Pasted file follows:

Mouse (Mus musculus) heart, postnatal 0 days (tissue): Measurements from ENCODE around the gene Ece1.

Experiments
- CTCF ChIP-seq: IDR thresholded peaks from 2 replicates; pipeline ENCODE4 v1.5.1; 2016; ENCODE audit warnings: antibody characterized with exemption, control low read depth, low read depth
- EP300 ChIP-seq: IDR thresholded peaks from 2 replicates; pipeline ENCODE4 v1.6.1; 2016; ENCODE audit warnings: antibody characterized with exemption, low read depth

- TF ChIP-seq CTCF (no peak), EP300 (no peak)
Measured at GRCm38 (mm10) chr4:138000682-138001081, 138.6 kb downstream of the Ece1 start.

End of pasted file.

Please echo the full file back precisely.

Mouse (Mus musculus) heart, postnatal 0 days (tissue): Measurements from ENCODE around the gene Ece1.

Experiments
- CTCF ChIP-seq: IDR thresholded peaks from 2 replicates; pipeline ENCODE4 v1.5.1; 2016; ENCODE audit warnings: antibody characterized with exemption, control low read depth, low read depth
- EP300 ChIP-seq: IDR thresholded peaks from 2 replicates; pipeline ENCODE4 v1.6.1; 2016; ENCODE audit warnings: antibody characterized with exemption, low read depth

- TF ChIP-seq CTCF (no peak), EP300 (no peak)
Measured at GRCm38 (mm10) chr4:138000682-138001081, 138.6 kb downstream of the Ece1 start.